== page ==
7 Medication Errors and How to Prevent Them



Long working hours and consistent work pressure can make you commit some errors in filling the prescriptions for the patients as a pharmacist. However, some errors can be minor, but some mistakes can be life-threatening. Unfortunately, many incidents have occurred in the U.S., where medication errors have led to severe patient complications, including sinking into a comma.


According to the Journal of the American Medical Association, more than 100,000 Americans die each year due to adverse drug reactions — the sixth leading cause of death in the nation. But not any pharmacist does it consciously and tries its best to avoid such errors. That's why we have drawn some common mistakes that pharmacists commit, leading to severe complications, and how you can prevent them.

1. Dispensing the Wrong Medication

It happens when you fill a doctor's prescription with the incorrect drug. It can happen for various reasons, including failing to read the prescription thoroughly or dispensing a significant volume of medication on a busy day at the pharmacy. Furthermore, pharmacy rules that encourage a fast-paced work environment can also increase the likelihood of mistakes.


Solution: Read the prescription carefully. When filling the shelves, extreme precision should be used when labeling, and any errors should be corrected as soon as possible. Likewise, abbreviations must be used appropriately, and you must be familiar with all of them. Pharmacies should also eliminate any policies that might put the pharmacist at risk of making an error.

2. Patient Not Given Accurate Instructions

You may need to inform the patient about potential adverse effects or drug interactions while using particular medicines or treatments. If this is not done, the patient may develop complications without realizing it due to severe drug interactions or adverse effects.


Solution: It's critical to determine whether the patient has any known drug allergies and then deliver the prescription correctly. In addition, make a habit of informing the patient about the doses, adverse effects, and drug interactions while handing them the medication.

3. Drug Interactions — Caused Due to Other Medications the Patient is Taking

When some medicines are combined with other pharmaceuticals or even food, they lose effectiveness. And when a pharmacy technician fails to detect or inquire about the patient's other drugs they are taking, the delivered medication may become less effective or create dangerous interactions.


Solution: It's critical to inform the patient about the potential adverse reactions if combined with other prescriptions or even food or beverages like alcohol.

4. Look-alike or Sound-alike (LASA) Were Used

LASA drugs look or sound similar to each other — either by their brand name or generic name. These medications might also have similar packaging, similar sounding names, or even similar spellings. For instance, hydralazine (treat high blood pressure) and hydroxyzine (treat anxiety) sound a lot alike. As a result, patients can have adverse effects if handed the different one.


Look-alike or Sound-alike drugs are much bigger problems than people realize. However, a pharmacist must recognize it.


Solution: Separate the medications physically that look or sound the same when stored on shelves. To distinguish between the two, you can also use a portion of a drug's name in uppercase letter (on stock bottles and electronic medication orders) like HydrALAzine.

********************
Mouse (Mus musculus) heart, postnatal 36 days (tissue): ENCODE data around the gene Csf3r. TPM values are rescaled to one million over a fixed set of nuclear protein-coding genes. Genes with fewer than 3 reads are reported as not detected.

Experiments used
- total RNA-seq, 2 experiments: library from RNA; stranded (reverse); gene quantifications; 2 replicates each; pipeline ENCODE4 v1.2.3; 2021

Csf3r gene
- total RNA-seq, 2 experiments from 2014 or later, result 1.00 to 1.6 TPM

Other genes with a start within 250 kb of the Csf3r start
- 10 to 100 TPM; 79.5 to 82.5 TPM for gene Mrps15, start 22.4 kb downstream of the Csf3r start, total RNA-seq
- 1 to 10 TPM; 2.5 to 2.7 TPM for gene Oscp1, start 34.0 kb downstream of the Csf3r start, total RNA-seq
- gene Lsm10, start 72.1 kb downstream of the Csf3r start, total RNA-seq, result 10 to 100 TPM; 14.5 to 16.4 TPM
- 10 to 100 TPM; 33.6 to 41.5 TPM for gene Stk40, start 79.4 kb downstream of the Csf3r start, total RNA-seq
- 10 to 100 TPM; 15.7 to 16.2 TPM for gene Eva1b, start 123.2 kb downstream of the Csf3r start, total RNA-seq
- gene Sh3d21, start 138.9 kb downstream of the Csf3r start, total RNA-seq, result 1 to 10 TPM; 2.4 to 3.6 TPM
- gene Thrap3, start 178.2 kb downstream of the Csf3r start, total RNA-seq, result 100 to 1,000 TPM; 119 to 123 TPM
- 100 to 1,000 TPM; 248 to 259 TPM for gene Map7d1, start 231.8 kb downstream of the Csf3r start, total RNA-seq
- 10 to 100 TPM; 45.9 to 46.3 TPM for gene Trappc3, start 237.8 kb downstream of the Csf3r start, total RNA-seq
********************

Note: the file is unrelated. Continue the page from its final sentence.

5. Misplaced Zeroes and Decimal Points

A misplaced zero, decimal point or unit might occur when a prescription is rushedly transcribed or interpreted. It entails filling a considerably more or lower amount than recommended, perhaps resulting in a life-threatening situation.


Solution: Staying away from device notifications during work or storing a single strength of medicine separately can help prevent these mistakes. However, to rule out any such inaccuracies, you must examine the label during counseling and before giving over the prescription to the patient.

6. Handing Over Medication to the Wrong Patient

It happens when you pass over the pharmaceutical bag to the wrong patient at the point of sale.


Solution: You may avoid this by asking the person for a second identifier, such as their date of birth or address, to ensure that two patients with similar names are not mixed up. Such inaccuracies can also be avoided by employing bar code technology.

7. Unclear Prescription Leading to Dispensing of Wrong Medication or Dosage

A doctor's sloppy handwritten prescriptions might be challenging to read. It might result in a mismatch between the medicine and the dose.


Solution: Preparing medicine based on an ambiguous prescription is never a brilliant idea. To avoid any misunderstanding, have a pharmacist nearby to verify medications with the prescribing doctor.

Conclusion

As we've seen, a mistake can be avoided, and it's not always the pharmacist's fault; it might be the fault of the prescriber, pharmacist, nurse, or even the computer program. As a pharmacist, it is your job to detect any pharmacy system failures, especially if they lead to a medication error. Leaving any uncertainty to chance or taking shortcuts might be costly, not just to the patient but also to your pharmacy.


United Pharmacy Network is aware of the market and understands what practices can spoil your reputation as a pharmacy. If you have any questions or concerns about growing your independent pharmacy, schedule a call with us!

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